Even Low-Dose Hormonal Birth Control May Be Linked to Breast Cancer: Study
If you’re one of the 10 million American women using a birth control pill, you may be at a slightly higher risk for breast cancer, according to a major study published this month. While doctors and patients alike were under the impression modern versions of the pill, which have lower levels of estrogen, reduced the already-proven link between hormonal birth control and breast cancer, this study says that’s not the case.
The findings hold true for other forms of hormonal birth control, like IUDs that release the hormone progestin (copper IUDs excluded). Researchers from the University of Copenhagen sampled 1.8 million Danish women of childbearing age for 10 years, identifying 11,517 cases of breast cancer along the way. Based on the women’s prescription history, researchers calculated one extra breast cancer diagnosis for every 7,690 women using hormonal contraceptives for one year.
The conclusion: Women using hormonal birth control have a 20 percent higher risk of developing breast cancer than those who don’t use it. On an individual level, though, that doesn’t translate to huge odds. The Times explains that the average 40-year-old woman has a 1.45 percent chance (1 in 69) of developing breast cancer. This additional 20 percent risk from contraceptives boosts that chance to 1.74 percent (1 in 57). It’s not a lot, but it’s a lot higher than researchers were anticipating.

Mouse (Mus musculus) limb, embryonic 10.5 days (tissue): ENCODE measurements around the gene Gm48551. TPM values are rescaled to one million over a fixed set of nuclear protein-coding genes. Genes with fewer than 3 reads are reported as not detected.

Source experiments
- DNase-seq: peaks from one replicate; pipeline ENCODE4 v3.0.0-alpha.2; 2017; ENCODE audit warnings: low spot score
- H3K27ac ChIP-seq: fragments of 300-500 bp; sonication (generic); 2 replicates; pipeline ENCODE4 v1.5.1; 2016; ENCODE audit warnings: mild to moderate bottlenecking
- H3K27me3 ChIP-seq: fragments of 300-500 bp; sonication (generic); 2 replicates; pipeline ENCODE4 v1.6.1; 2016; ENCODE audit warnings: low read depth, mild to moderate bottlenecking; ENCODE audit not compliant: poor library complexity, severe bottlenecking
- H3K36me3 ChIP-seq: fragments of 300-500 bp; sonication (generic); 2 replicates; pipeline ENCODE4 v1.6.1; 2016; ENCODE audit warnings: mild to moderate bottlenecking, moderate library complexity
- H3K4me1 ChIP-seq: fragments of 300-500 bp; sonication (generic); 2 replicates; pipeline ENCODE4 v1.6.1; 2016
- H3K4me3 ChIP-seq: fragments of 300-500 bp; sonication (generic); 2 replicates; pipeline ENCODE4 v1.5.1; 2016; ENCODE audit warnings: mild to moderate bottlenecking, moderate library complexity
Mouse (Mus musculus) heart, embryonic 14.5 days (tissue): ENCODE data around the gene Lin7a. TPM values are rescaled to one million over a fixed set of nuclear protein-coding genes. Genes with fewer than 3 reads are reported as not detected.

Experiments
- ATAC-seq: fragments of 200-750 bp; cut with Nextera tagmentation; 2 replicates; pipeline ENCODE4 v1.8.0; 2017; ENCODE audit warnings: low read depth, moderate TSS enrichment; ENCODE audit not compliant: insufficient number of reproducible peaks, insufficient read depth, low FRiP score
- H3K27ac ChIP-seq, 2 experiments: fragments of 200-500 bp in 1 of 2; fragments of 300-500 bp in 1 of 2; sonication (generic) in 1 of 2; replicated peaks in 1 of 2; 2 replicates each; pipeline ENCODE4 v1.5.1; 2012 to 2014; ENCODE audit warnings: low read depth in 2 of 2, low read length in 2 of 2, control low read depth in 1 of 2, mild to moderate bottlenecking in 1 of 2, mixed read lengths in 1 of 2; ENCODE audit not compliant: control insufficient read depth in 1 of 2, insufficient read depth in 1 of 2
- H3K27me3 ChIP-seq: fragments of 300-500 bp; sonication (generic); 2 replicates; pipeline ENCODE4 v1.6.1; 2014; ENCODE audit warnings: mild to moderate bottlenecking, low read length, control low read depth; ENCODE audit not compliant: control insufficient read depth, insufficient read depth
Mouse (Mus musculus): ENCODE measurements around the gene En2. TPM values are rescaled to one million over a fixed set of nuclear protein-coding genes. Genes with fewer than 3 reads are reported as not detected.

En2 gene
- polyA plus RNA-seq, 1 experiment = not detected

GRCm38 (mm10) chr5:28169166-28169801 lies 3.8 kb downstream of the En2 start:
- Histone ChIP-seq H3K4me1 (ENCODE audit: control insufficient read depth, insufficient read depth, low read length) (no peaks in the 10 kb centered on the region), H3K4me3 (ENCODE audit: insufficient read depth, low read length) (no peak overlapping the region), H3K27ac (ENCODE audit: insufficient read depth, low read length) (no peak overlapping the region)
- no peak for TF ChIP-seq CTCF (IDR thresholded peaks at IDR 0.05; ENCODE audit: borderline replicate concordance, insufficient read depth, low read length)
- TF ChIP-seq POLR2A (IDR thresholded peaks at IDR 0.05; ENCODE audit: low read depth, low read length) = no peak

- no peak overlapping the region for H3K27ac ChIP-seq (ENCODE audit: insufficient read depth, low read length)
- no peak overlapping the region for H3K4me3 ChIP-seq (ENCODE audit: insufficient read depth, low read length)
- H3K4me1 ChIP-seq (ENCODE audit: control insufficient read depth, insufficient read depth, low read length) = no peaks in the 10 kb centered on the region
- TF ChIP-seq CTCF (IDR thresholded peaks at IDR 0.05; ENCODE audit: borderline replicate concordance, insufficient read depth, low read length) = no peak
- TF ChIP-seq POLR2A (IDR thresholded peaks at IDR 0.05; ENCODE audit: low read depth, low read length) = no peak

“We did actually expect we would find a smaller increase in risk because today we have lower doses of estrogen in the hormone contraceptives, so it was surprising that we found this association,” Lina S. Mørch, the study’s lead author, tells The New York Times.
The study also found the longer women use hormonal contraceptives, the higher their breast cancer risk. Women who’ve been using it for 10 years or more have a 38 percent risk of developing breast cancer, compared to 9 percent for those using it less than a year.
In light of this study, published in the New England Journal of Medicine, ACOG plans to evaluate the new findings, but state that hormonal contraceptives are “among the most safe, effective and accessible options available.” It’s also worth noting that some types of hormonal birth control, like IUDs, have been linked to a lower risk of cervical cancer.
Keep in mind that non-hormonal contraceptives are available too, like condoms, diaphragms and hormone-free IUDs. For more on different types of birth control, click here.